A film of great feeling, directed with a remarkable sensitivity, and giving both a sense of the daily life of Kabul, with its beauties and the basic decencies of its people, and the bitterness of a poverty exacerbated by war. This is a film that, instead of being outraged, is capable of instilling a sense of rage at the injustices of the world. This is never done by the display of atrocity, or violence, but by a setting up situations, in part with some well written dialogue, which are affecting. Key also is the use of the children as protagonists, and the children's care for a stray dog they rescue at the start of the film. Throughout, a couple of questions are repeatedly asked (among others): what makes these children different from stray dogs? How can it be that they can take pity on a dog, while no one takes pity on them? The film has some Shakespearean qualities, not only in deftly presenting the madness of their world, but also, and more affectingly, seeing 'going mad' as the expression of proper feeling. There is also a convincing sense of an understanding of the wanton cruelty that goes with powerlessness.

At the film's heart lies the struggle of a brother and sister to stay with their imprisoned mother. This is possible at the beginning of the film, when they are allowed in the prison at night, but then the prison governor forbids this practice, forcing them first to sleep rough, and then to try to get into prison by being arrested. Other plots are interwoven. Their mother sends them to plead for her release to their father, who has had her jailed for marrying while he was away fighting.
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2 of 2 people found the following review helpful By Pipehugger on 30 Nov. 2011
Format: DVD Verified Purchase
This film has been excellently reviewed above and all I can add is that the outstanding photography in this film left me with images more powerful and lingering than anything I have ever seen in a Hollywood film.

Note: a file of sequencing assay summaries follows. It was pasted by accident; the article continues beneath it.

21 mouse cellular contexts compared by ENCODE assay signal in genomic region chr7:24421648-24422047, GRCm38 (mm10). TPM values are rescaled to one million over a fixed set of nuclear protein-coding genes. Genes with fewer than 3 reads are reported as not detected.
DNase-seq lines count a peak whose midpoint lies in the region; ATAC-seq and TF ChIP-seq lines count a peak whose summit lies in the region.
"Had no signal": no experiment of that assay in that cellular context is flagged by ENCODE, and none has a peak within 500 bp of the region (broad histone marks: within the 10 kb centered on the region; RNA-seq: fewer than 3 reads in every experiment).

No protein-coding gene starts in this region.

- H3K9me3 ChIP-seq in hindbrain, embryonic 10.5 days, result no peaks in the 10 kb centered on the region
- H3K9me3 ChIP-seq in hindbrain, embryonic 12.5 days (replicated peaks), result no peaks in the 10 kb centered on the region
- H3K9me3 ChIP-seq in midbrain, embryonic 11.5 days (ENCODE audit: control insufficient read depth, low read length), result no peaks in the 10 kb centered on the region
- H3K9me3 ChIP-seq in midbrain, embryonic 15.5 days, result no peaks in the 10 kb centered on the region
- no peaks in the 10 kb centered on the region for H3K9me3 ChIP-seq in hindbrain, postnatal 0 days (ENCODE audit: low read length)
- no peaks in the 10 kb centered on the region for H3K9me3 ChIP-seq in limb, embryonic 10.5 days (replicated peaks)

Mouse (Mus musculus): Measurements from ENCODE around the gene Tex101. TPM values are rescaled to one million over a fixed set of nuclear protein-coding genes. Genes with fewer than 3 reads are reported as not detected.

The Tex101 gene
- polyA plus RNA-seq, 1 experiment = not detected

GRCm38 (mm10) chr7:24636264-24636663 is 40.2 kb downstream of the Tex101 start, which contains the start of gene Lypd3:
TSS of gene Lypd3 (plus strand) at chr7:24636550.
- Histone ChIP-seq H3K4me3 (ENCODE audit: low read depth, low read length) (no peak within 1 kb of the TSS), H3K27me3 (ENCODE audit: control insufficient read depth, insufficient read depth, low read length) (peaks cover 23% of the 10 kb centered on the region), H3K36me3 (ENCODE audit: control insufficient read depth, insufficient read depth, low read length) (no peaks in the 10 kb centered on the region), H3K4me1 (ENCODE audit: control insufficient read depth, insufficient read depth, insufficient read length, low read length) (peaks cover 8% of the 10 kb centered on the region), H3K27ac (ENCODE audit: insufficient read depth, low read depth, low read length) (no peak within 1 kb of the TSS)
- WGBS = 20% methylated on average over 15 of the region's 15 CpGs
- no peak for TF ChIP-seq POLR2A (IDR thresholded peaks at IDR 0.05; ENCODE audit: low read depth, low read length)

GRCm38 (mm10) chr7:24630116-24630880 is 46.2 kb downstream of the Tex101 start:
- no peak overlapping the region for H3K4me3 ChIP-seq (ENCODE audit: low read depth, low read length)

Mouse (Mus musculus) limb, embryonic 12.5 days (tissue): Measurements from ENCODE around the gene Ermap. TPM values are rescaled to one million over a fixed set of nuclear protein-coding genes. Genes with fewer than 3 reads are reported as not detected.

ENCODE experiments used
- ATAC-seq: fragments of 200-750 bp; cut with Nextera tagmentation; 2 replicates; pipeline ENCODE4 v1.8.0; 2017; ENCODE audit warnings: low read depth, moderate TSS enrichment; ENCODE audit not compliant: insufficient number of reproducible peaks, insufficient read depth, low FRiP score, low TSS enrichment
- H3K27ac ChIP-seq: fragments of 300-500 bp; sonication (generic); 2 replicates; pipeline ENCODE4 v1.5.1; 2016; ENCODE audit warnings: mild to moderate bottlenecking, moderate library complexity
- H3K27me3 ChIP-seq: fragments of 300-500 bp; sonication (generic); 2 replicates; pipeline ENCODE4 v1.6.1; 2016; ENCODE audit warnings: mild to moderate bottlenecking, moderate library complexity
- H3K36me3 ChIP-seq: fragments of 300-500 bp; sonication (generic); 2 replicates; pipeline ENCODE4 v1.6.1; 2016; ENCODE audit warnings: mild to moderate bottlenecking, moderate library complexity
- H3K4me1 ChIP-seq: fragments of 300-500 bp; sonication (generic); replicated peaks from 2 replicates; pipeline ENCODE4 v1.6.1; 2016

The amateur actors, the sets, the story, the tension and power of the children's performance. I can think of no better contemporary film. And it has stood up to five viewings already.

Package is simple - written notes and commentary. Not that this film needs any extras. Sound great.

It occupies pride of place in my collection.
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2 of 3 people found the following review helpful By Jan Mecir on 7 Dec. 2011
Format: DVD
Scruffy little homeless urchins plus fluffy little lost dog = cuteness overload.

And yet by 20 minutes in i didn't feel engaged. The direction was too withdrawn, drama too withheld, the narrative lacking compulsion or even much purpose.

I guess I'm getting more resistant to Iranian films like this with wide-eyed and innocent cute kids. I can see the manipulation involved: pick street urchins up on location; they aren't going to act because they can't act; but you can model them on how to look sympathetically photogenic. The method of delivering script is feed each kid the line they have to say just before the camera is pointed at them; then splice together these separate takes of dialogue in the edit afterwards. This avoids the kids having to act with one another or react in close ups; you just train each kid to hold still the reaction shot you want. But these close ups get to look too (com) posed, repeating the same static expressions; cus the kids aren't interiorizing the feelings they're meant to be experiencing: they mimic pretty - as in cute - facades of sad or angry, rather than enact or dramatize them from within.

So mostly you get scenes in which the dialogue being spoken looks disconnected and sounds disengaged. Which may be why i felt similarly disconnected and disengaged.

Anyway, the little dog does lots of little barking on cue - with about the same level of subtlety as these kids delivering their dialogue.

I'm surprised how slight, even facile, i found this film considering how entranced I was by her (Marzieh Meshkini) first film The Day i Became a Woman.